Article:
Over 200 Eritrean refugees are crossing the heavily fortified and dangerous border into arch-foe Ethiopia daily, the United Nations said in a report noting a "spike" in those fleeing.
Tens of thousands have now run away from the autocratic Horn of Africa country, escaping open-ended conscription and the iron-grip rule of President Issaias Afeworki, with many continuing northwards to brave the often harrowing journey towards Europe.
"The number of daily refugee arrivals spiked since the first week of September," the October report from the UN Office for the Coordination of Humanitarian Affairs (OCHA) read.
"At present, more than 200 Eritreans cross the Ethiopian border each day."
Over 3,500 Eritreans have fled into northern Ethiopia in the past two months, taking the total to over 104,000 Eritrean refugees in the country.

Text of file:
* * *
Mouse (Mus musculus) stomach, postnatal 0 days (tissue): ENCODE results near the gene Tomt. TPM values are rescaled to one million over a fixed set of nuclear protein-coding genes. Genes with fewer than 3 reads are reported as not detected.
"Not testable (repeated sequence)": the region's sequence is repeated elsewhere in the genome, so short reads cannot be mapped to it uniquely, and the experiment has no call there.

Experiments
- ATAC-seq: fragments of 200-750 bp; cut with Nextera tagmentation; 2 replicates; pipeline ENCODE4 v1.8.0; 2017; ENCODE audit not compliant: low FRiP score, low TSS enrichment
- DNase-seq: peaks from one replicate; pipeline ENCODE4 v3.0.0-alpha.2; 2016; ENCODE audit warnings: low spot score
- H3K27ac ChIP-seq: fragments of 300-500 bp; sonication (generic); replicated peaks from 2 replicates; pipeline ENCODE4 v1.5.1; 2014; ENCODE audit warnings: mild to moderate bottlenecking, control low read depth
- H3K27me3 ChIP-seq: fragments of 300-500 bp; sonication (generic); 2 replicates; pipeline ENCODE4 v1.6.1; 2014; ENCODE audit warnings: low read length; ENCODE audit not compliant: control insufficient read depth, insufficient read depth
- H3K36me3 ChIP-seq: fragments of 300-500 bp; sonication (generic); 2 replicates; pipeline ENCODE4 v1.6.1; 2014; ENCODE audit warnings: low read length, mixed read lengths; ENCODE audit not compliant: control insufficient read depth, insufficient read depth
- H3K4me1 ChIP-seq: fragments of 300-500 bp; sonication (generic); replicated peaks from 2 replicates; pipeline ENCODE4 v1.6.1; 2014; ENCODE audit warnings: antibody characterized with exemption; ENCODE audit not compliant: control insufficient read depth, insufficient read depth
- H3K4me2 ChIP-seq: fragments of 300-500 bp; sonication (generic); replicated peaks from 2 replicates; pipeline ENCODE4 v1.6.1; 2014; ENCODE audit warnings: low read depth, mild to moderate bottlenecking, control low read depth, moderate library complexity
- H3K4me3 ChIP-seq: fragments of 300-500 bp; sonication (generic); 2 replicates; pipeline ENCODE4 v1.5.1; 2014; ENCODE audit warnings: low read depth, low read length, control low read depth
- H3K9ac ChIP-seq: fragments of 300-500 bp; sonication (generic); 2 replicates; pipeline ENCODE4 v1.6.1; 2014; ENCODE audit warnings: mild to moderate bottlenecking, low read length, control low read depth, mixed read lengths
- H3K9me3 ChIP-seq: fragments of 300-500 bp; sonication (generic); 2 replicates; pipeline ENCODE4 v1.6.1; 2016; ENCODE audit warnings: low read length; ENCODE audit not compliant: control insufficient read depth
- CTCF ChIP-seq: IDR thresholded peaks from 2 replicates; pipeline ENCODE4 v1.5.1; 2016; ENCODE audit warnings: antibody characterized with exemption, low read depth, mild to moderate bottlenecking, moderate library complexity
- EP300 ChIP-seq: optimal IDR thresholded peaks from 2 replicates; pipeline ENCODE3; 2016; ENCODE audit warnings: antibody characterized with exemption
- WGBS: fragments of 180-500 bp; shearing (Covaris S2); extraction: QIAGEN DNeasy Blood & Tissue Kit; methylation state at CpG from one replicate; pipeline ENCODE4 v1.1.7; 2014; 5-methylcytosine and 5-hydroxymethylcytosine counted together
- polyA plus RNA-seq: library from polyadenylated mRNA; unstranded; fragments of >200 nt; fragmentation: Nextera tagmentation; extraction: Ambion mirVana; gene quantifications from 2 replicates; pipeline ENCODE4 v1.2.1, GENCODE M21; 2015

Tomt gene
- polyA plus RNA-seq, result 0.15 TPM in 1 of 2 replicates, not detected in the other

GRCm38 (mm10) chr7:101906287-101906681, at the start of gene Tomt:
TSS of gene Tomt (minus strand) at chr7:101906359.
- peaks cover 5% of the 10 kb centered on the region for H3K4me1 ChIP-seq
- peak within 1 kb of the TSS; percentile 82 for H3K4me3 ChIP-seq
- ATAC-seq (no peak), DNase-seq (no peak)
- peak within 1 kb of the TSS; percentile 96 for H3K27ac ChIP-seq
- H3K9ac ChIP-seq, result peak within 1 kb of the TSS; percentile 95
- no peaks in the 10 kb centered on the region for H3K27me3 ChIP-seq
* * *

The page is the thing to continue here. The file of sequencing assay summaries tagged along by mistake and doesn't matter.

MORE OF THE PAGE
No reason was given for the rise in numbers, but reports by rights groups say people are struggling under Asmara's repressive government.
Thousands also have fled northwards into Sudan, although the UN in July reported that Khartoum has forced some to return back.
Eritrea won independence from Ethiopia in 1991, but returned to war in 1998-2000 and they remain bitter enemies, with their troops still eyeing each other along the fortified frontier.
The two countries remain at odds over the flashpoint town of Badme, awarded to Eritrea by a UN-backed boundary commission but still controlled by Ethiopia.
Eritrea, about the size of England, has a population of some five million people.